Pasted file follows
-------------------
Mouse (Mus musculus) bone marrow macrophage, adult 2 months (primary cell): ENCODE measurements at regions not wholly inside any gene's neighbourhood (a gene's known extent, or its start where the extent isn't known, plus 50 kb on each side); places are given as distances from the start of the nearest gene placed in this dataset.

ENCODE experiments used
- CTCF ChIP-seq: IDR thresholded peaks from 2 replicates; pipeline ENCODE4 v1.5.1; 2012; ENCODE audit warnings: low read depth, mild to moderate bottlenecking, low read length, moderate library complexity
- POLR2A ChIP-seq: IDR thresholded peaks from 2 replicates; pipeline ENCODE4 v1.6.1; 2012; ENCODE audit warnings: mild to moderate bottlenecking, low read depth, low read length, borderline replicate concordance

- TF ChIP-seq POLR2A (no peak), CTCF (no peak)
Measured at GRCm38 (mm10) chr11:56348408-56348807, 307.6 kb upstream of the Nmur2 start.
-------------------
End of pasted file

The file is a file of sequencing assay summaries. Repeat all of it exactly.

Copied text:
Mouse (Mus musculus) bone marrow macrophage, adult 2 months (primary cell): ENCODE measurements at regions not wholly inside any gene's neighbourhood (a gene's known extent, or its start where the extent isn't known, plus 50 kb on each side); places are given as distances from the start of the nearest gene placed in this dataset.

ENCODE experiments used
- CTCF ChIP-seq: IDR thresholded peaks from 2 replicates; pipeline ENCODE4 v1.5.1; 2012; ENCODE audit warnings: low read depth, mild to moderate bottlenecking, low read length, moderate library complexity
- POLR2A ChIP-seq: IDR thresholded peaks from 2 replicates; pipeline ENCODE4 v1.6.1; 2012; ENCODE audit warnings: mild to moderate bottlenecking, low read depth, low read length, borderline replicate concordance

- TF ChIP-seq POLR2A (no peak), CTCF (no peak)
Measured at GRCm38 (mm10) chr11:56348408-56348807, 307.6 kb upstream of the Nmur2 start.